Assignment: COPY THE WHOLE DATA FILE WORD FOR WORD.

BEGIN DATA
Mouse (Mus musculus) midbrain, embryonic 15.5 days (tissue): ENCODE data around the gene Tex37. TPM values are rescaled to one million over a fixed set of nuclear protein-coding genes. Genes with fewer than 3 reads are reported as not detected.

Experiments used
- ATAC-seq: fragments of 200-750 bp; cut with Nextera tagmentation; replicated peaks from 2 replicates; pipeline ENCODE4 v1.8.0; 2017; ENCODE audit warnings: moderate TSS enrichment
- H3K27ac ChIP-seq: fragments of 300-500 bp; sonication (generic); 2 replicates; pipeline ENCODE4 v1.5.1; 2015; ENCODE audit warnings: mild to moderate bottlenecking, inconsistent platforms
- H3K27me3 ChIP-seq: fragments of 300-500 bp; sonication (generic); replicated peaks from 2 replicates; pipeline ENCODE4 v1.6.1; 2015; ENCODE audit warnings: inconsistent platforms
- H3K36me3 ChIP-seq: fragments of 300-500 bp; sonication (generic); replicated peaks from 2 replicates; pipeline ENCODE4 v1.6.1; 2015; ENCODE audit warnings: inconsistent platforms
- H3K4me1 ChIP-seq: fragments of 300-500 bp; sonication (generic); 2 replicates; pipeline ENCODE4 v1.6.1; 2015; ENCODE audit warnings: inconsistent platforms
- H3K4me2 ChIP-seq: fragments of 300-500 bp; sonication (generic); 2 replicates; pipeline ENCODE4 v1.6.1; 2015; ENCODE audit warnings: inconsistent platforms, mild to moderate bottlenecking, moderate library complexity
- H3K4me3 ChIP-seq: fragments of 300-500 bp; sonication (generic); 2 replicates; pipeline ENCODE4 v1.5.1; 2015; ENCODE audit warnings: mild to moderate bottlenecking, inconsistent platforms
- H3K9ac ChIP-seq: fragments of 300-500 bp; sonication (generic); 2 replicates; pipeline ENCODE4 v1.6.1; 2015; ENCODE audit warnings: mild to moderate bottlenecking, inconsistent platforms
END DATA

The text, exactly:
Mouse (Mus musculus) midbrain, embryonic 15.5 days (tissue): ENCODE data around the gene Tex37. TPM values are rescaled to one million over a fixed set of nuclear protein-coding genes. Genes with fewer than 3 reads are reported as not detected.

Experiments used
- ATAC-seq: fragments of 200-750 bp; cut with Nextera tagmentation; replicated peaks from 2 replicates; pipeline ENCODE4 v1.8.0; 2017; ENCODE audit warnings: moderate TSS enrichment
- H3K27ac ChIP-seq: fragments of 300-500 bp; sonication (generic); 2 replicates; pipeline ENCODE4 v1.5.1; 2015; ENCODE audit warnings: mild to moderate bottlenecking, inconsistent platforms
- H3K27me3 ChIP-seq: fragments of 300-500 bp; sonication (generic); replicated peaks from 2 replicates; pipeline ENCODE4 v1.6.1; 2015; ENCODE audit warnings: inconsistent platforms
- H3K36me3 ChIP-seq: fragments of 300-500 bp; sonication (generic); replicated peaks from 2 replicates; pipeline ENCODE4 v1.6.1; 2015; ENCODE audit warnings: inconsistent platforms
- H3K4me1 ChIP-seq: fragments of 300-500 bp; sonication (generic); 2 replicates; pipeline ENCODE4 v1.6.1; 2015; ENCODE audit warnings: inconsistent platforms
- H3K4me2 ChIP-seq: fragments of 300-500 bp; sonication (generic); 2 replicates; pipeline ENCODE4 v1.6.1; 2015; ENCODE audit warnings: inconsistent platforms, mild to moderate bottlenecking, moderate library complexity
- H3K4me3 ChIP-seq: fragments of 300-500 bp; sonication (generic); 2 replicates; pipeline ENCODE4 v1.5.1; 2015; ENCODE audit warnings: mild to moderate bottlenecking, inconsistent platforms
- H3K9ac ChIP-seq: fragments of 300-500 bp; sonication (generic); 2 replicates; pipeline ENCODE4 v1.6.1; 2015; ENCODE audit warnings: mild to moderate bottlenecking, inconsistent platforms